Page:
Karen Sharwood - May 02, 2002: I can fly! - Everybody up
Cant believe I finally made a 0g flight. Looking back, I also cant believe how relieved I am that I actually didn’t make it up on my first two attempts… For a start it was absolutely hilarious, and it would have been very unlikely that I would have been able to keep a straight face and do some rigorous science, and secondly, I was totally disorientated, and trying to synchronize my co-ordination with Mark may have been somewhat tricky. My co-ords are bad enough as it is on earth, you can imagine what they were like in 0g (they don’t call me the “spaz locust” for nothing!)
Mark had arranged that all of his family and guests would have the opportunity to experience weightlessness on a parabolic flight. Originally, I had decided that I would only go (provided that I would be allowed to go this time, given the seriousness of my fatal illness… i.e. mild asthma) with the rest of the FAIS team after the flight once things had quietened down, but Friday morning we got a call to say there were empty spaces and we to get our asses down to the airbase asap. The fact that we didn’t have this huge build up and didn’t really have time to psyche ourselves up was probably the best thing of all, even though I was still absolutely convinced that I was going to be seriously ill and possibly never the same again (this maybe wouldn’t have been such a bad thing?).
We got onto the now all too familiar plane and went through the routine parachute training – still not quite sure exactly why we had to do this part seeing as straight after take off they were whipped off and disappeared somewhere a bit too far away for my liking. The take off was absolutely insane. We all sat in a line, on the floor, with our backs up to the wall. Most of the Russian instructors had fallen asleep by this stage and looked all very comfortable cuddled up with each other on the opposite side of the plane. As you may have guessed, no complimentary drinks or snacks on this flight, but there was a whole lot more leg room on this flight compared to the one to Baukinor.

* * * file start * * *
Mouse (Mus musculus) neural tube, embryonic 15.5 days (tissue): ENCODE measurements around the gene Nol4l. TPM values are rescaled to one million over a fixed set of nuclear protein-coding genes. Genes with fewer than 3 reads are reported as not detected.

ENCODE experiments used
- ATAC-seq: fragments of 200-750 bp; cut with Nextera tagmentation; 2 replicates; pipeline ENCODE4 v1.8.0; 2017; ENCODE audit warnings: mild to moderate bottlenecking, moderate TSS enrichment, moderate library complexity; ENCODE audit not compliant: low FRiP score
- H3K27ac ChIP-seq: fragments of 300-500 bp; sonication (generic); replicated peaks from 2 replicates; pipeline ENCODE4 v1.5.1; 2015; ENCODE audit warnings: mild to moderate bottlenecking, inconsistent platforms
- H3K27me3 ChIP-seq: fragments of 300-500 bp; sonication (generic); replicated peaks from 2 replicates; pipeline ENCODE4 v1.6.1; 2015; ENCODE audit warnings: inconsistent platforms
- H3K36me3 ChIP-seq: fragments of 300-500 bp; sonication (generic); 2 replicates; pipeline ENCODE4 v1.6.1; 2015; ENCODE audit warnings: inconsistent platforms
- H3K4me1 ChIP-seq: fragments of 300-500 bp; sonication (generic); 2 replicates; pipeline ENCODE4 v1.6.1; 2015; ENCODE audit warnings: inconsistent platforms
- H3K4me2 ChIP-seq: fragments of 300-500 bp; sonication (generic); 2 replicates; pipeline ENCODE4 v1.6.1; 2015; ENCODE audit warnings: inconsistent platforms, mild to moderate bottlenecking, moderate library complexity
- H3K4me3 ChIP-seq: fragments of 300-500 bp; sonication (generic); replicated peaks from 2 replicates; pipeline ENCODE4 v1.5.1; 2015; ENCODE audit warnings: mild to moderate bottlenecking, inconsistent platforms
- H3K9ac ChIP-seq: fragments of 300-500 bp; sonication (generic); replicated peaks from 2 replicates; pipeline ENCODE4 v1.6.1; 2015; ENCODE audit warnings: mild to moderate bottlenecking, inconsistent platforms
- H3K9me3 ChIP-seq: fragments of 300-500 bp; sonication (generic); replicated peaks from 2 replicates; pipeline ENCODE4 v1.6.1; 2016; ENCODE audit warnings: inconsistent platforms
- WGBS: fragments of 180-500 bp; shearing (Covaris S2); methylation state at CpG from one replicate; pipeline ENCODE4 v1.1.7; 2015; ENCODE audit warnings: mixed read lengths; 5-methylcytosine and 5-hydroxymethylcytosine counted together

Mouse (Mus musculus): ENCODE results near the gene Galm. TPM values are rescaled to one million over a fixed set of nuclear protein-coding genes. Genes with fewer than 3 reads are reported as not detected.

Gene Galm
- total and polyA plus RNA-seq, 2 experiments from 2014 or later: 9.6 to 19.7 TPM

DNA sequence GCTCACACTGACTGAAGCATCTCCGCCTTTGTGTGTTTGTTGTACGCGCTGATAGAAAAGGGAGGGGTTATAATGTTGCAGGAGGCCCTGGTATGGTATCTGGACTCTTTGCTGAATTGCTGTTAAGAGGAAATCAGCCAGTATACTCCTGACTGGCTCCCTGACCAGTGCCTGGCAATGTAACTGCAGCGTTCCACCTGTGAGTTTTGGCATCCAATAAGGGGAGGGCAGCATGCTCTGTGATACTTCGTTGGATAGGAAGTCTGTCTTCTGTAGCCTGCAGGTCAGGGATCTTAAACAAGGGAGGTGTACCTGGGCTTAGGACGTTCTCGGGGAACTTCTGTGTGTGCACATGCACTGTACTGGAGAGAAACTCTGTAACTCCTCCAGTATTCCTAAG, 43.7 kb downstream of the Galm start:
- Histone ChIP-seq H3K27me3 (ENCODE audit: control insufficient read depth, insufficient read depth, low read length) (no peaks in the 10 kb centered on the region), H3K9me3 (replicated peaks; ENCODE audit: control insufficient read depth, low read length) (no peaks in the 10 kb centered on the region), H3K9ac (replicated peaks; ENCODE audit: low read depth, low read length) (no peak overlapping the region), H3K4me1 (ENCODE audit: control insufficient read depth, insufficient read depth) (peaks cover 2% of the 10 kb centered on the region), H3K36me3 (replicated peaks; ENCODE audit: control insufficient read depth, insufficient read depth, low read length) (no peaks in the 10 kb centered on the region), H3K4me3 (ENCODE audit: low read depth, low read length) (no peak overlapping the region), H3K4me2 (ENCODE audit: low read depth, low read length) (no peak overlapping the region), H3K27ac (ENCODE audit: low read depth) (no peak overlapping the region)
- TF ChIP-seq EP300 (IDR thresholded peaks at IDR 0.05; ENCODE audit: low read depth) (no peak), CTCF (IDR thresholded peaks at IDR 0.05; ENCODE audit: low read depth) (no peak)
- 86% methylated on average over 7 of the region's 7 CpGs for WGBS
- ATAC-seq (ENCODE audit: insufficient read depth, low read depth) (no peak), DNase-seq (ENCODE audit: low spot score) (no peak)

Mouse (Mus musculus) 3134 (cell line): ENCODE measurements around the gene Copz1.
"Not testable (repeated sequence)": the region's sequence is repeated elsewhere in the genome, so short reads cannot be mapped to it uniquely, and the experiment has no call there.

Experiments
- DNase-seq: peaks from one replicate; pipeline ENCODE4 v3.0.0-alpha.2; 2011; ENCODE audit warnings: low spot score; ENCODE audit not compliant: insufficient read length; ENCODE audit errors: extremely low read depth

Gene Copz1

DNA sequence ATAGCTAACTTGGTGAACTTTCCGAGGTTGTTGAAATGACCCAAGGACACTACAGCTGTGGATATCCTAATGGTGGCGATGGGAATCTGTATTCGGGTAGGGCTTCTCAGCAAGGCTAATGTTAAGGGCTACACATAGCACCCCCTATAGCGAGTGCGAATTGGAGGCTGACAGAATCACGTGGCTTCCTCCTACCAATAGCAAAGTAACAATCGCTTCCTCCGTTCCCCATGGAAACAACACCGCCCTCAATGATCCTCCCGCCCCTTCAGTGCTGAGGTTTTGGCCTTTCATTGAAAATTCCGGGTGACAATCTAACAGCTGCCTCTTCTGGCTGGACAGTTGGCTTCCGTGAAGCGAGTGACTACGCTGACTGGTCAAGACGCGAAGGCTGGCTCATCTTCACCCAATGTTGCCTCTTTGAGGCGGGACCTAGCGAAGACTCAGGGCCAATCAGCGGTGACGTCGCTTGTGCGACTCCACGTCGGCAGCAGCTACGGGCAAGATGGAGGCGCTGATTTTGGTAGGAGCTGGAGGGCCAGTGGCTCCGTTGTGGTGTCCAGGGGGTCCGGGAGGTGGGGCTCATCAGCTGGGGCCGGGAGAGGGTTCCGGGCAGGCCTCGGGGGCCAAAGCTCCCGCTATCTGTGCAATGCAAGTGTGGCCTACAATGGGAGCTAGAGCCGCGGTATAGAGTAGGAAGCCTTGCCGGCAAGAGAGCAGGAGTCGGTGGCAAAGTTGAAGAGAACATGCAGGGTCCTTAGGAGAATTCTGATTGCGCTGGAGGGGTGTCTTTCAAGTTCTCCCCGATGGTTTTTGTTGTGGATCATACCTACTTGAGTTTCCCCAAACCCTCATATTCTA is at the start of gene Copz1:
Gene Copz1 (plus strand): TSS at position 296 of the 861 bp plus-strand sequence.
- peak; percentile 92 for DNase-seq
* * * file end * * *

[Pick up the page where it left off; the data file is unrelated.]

We flew for about 20 minutes before all of the action started, which was a lot closer than I had expected. The feeling of being pushed flat into the ground and being twice as heavy as I usually am was unbelievable, but felt like a really intense cobra-type rollercoaster. What happened shortly thereafter, however, was utterly outrageous and just awesome. The first parabola was unbelievable and totally unreal. I honestly had no idea as to what to expect and being such a control freak, I have to admit I clung onto the side bar for dear life with a rather pained expression on my face, despite cracking up watching my feet and legs floating away. After the next 2 or 3 I started to relax and enjoy myself a bit more, and by the 5th I felt like a real pro. I did the old fly-along-the-length-of the plane trick, and then of course there was the famous Superman pose and a team photo shot. Lara, Wayne and I also did a team Sports Science shot which will no doubt be used in many a presentation back home. Only on the last parabola did I brave the spinning option with strict instructions to Boris, our instructor, for a “chut chut” spin (i.e. little one). He of course agreed at the time but then proceeded to spin me to his heart’s content. It felt great and I absolutely loved it, but of course I would never admit that to Boris! Anyway, even after having armed myself with plastic bags and prepared myself for the embarrassment of spewing, I felt absolutely fine throughout the whole flight, right up until we landed. As soon as we had touched down I thought it was all over for me and I had to charge out to get some fresh air before I actually had to use my bags (made it just in time).
The flight was yet another excellent and unforgettable experience over here and gave us such a great insight into what Mark was experiencing at exactly the same time. Would seriously recommend weightlessness to everyone and am very jealous of Mark floating around up there all day.